Hear that sound?
It’s not a jackhammer in the distance, or someone pouring water into your chimney, or a drone landing on your roof. It’s a woodpecker, and it is hammering away at your gutters.
Perhaps you were under the impression that woodpeckers only pounded their beaks into trees to get at the bugs underneath the outer layer of bark. It’s true that this is one of the main reasons these birds exhibit this curious behavior. But woodpeckers aren’t drilling into your gutters in the hopes of finding hidden bugs, termites, or other nourishment sources.
Woodpeckers are Drumming, Not Eating
Instead, woodpeckers are engaging in the practice of what is known as “drumming.” These birds do this as a way to either attract a mate or to demonstrate that they are marking their territory. In other words, woodpeckers’ drumming accomplishes the same function as the songs or calls that other birds emit. Of course, woodpeckers need a solid surface for their drumming – like a brick, chimney, stucco wall, or aluminum gutter.
As any homeowner who has heard drumming up close can attest, this sound can be heard for a great distance. More often than not, woodpeckers tend to drum in the morning (sometimes quite early) and will often do this at the same time each day.
How To Stop the Woodpecker From Drumming
Fascinating as this may be, it’s easy to see why this noise can be quite aggravating to people whose gutters are being drummed upon. It’s loud enough to wake people from a restful sleep. Over time, the drumming can inflict damage on gutters as well as the rest of the home. If you want to avoid gutter replacement in the long term, it’s a good idea to stop the drumming.
If your home has been “designated” to be a drumming spot for woodpeckers, what can you do to stop it?
There are several strategies you can adopt to discourage this woodpecker behavior. Perhaps the easiest one is to erect a suet feeder on your property away from your home. Make sure that the feeder has food throughout the year (excluding summer), and the woodpecker may be drawn to the food and away from your domicile.
If the woodpecker favors a specific spot on your gutters, you can also take measures to deaden the sound. Placing some type of padding on the opposite side of the gutter from the drumming site can sometimes accomplish this. Use double-stick tape and heavy Styrofoam, cloth, or sound baffling to deaden the reverberation from the drumming. Deadening the sound means that woodpeckers are less likely to damage your gutters, necessitating repairs or gutter replacement.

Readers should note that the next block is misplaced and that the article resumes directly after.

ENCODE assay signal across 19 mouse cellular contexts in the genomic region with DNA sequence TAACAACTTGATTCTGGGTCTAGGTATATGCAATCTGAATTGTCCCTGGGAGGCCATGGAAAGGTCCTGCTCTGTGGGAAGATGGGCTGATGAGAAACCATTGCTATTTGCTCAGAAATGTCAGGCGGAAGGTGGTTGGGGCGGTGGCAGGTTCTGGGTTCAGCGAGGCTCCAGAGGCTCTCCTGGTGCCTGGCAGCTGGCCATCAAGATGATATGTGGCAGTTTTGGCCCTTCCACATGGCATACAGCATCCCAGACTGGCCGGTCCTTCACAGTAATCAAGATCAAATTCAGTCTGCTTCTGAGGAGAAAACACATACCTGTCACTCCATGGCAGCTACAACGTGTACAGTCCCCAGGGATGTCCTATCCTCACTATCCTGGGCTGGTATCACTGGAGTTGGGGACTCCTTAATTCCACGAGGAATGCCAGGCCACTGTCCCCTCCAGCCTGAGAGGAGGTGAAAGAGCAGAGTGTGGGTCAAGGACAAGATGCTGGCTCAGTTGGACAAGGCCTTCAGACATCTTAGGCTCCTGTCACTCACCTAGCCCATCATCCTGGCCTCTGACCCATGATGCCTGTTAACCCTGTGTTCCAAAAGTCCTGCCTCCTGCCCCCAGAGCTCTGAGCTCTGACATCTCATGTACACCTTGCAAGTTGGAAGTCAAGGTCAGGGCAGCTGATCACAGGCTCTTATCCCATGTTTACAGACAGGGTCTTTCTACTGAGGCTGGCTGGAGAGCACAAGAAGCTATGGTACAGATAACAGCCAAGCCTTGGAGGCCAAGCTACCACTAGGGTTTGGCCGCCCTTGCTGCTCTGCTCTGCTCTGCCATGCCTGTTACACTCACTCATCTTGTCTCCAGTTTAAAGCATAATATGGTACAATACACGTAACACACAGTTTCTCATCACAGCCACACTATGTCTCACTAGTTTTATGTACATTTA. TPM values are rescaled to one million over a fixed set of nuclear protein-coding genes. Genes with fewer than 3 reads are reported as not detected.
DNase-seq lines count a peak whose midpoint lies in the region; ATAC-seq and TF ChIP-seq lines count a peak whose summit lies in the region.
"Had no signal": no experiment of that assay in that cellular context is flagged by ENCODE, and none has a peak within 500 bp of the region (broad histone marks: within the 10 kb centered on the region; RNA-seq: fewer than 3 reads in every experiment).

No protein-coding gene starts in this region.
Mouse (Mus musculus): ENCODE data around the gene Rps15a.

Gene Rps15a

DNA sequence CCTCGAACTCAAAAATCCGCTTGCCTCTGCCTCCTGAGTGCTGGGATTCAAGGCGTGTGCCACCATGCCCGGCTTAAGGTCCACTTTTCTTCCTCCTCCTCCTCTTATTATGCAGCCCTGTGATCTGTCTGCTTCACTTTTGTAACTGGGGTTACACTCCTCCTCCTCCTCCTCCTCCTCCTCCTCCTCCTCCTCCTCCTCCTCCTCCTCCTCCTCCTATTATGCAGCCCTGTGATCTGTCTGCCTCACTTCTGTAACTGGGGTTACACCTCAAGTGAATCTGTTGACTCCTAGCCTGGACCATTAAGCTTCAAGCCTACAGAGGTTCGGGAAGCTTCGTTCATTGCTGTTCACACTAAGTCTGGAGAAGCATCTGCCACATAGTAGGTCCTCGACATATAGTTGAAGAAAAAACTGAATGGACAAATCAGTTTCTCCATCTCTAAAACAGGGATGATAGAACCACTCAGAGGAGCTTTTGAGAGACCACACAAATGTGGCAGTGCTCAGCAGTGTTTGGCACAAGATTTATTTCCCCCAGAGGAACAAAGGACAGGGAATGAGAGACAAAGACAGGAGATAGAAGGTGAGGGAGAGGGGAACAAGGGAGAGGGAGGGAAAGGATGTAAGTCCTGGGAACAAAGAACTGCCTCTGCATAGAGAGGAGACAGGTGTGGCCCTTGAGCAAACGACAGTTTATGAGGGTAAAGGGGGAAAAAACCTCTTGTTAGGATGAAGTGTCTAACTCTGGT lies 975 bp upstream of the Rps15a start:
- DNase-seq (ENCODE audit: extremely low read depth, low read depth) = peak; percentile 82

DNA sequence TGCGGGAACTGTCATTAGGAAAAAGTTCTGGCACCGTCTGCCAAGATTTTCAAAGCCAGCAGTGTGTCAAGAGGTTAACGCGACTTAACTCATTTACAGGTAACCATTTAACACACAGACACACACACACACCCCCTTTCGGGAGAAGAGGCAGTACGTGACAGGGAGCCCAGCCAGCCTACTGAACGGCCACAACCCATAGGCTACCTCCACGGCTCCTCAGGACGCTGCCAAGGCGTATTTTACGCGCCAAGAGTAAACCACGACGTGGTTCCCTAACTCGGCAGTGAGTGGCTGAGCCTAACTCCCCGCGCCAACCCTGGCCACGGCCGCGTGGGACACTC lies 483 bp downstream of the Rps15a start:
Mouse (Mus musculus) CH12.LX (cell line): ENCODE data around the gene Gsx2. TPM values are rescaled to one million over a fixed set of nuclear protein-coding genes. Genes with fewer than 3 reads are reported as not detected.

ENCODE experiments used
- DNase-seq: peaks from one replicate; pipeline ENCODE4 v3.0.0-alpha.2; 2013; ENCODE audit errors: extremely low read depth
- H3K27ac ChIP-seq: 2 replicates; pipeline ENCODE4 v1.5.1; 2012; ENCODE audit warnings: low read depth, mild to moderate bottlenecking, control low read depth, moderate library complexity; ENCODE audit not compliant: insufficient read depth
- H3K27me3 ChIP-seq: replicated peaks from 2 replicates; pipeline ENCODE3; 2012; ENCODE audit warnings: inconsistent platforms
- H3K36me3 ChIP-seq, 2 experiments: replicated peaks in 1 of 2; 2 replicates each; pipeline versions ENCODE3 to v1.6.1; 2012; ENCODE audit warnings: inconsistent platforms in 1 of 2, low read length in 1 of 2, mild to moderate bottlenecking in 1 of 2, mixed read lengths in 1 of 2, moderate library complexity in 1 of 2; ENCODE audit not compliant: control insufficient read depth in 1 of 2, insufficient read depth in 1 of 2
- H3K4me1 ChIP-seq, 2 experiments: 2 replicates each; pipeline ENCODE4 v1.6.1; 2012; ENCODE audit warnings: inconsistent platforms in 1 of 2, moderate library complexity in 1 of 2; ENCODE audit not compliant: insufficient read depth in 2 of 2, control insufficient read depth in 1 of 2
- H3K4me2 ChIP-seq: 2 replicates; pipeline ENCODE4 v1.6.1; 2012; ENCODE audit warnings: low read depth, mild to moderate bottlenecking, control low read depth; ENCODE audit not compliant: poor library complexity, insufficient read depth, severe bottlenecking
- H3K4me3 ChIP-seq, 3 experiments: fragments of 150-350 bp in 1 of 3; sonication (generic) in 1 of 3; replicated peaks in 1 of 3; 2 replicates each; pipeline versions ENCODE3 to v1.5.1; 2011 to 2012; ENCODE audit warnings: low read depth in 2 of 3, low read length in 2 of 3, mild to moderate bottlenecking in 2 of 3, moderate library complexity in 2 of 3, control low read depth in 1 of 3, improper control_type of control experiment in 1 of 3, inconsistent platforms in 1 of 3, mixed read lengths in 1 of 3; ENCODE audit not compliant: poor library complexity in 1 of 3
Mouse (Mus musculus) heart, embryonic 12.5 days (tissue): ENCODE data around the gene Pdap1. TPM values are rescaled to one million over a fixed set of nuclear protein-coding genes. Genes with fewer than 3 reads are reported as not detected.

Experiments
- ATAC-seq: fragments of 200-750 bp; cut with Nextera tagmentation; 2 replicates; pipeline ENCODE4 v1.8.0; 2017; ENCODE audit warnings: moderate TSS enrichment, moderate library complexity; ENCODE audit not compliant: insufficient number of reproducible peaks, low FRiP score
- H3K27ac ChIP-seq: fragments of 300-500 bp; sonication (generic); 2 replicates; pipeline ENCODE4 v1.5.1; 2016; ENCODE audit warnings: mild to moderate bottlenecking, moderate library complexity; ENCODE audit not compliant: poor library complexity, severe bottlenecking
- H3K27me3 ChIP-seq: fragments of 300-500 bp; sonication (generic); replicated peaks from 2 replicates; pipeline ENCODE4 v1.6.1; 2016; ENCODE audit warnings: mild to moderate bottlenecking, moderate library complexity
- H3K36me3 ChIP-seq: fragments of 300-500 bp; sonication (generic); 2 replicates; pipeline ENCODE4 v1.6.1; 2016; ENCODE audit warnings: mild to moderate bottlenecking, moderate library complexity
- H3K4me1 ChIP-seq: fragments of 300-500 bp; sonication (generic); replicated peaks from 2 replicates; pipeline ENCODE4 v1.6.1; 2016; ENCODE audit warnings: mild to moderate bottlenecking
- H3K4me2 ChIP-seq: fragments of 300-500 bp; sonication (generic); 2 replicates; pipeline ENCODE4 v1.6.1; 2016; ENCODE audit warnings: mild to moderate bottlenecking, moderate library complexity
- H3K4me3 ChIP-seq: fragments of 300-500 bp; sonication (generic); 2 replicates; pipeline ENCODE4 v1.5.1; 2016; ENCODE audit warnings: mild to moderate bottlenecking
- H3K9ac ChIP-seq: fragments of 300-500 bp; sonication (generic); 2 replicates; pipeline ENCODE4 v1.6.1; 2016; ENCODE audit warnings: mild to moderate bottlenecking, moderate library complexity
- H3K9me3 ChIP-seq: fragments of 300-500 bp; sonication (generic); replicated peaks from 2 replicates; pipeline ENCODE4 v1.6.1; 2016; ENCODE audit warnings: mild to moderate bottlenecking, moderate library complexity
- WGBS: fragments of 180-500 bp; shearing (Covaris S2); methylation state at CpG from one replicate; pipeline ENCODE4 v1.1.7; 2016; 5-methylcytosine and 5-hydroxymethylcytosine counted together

Scaring Woodpeckers to Avoid Gutter Trouble
If you can’t protect your gutters by making them boring, you can make them fearsome to woodpeckers. You can also try visual stimuli that are designed to frighten the woodpeckers away. Often, a plastic owl- or hawk-shaped decoy placed on your roofline may be sufficient. Less expensive options include pinwheel toys or mylar strips (or even mylar balloons) that can be mounted to the roof may cause reflected sunlight to discourage the birds from landing.
Woodpeckers are also sometimes scared away by loud noises. Improvising by banging pots and pans may be enough to banish them after a few days. A high-tech solution would be to purchase a device that emits the sound of a hawk periodically; the idea is to make woodpeckers believe that a predator is lurking near your home.
Attracting Woodpeckers to Reduce Gutter Damage
A last resort would be to welcome the woodpeckers onto your roof. This can be done by building nesting boxes that attract woodpeckers into laying eggs. If you are successful in attracting a woodpecker, it will defend its turf from others who might be trying to drum on your gutters.
Although woodpecker drumming can be annoying, it’s a problem that can be fixed with a little ingenuity and perseverance. If one method fails to deter the birds, try another until you discover one that is successful. Do your best to refrain from getting angry or frustrated. After all, these woodpeckers are just doing what Mother Nature instinctively instructed them to do – and they probably think humans’ mating and territorial rituals are equally weird.
Harry Helmet has been working on gutter replacement for over three decades, and from woodpeckers to wasp nests, we’ve seen all there is to see when it comes to gutter damage, gutter cleaning, and gutter replacement. Connect with us today with your gutter installation questions.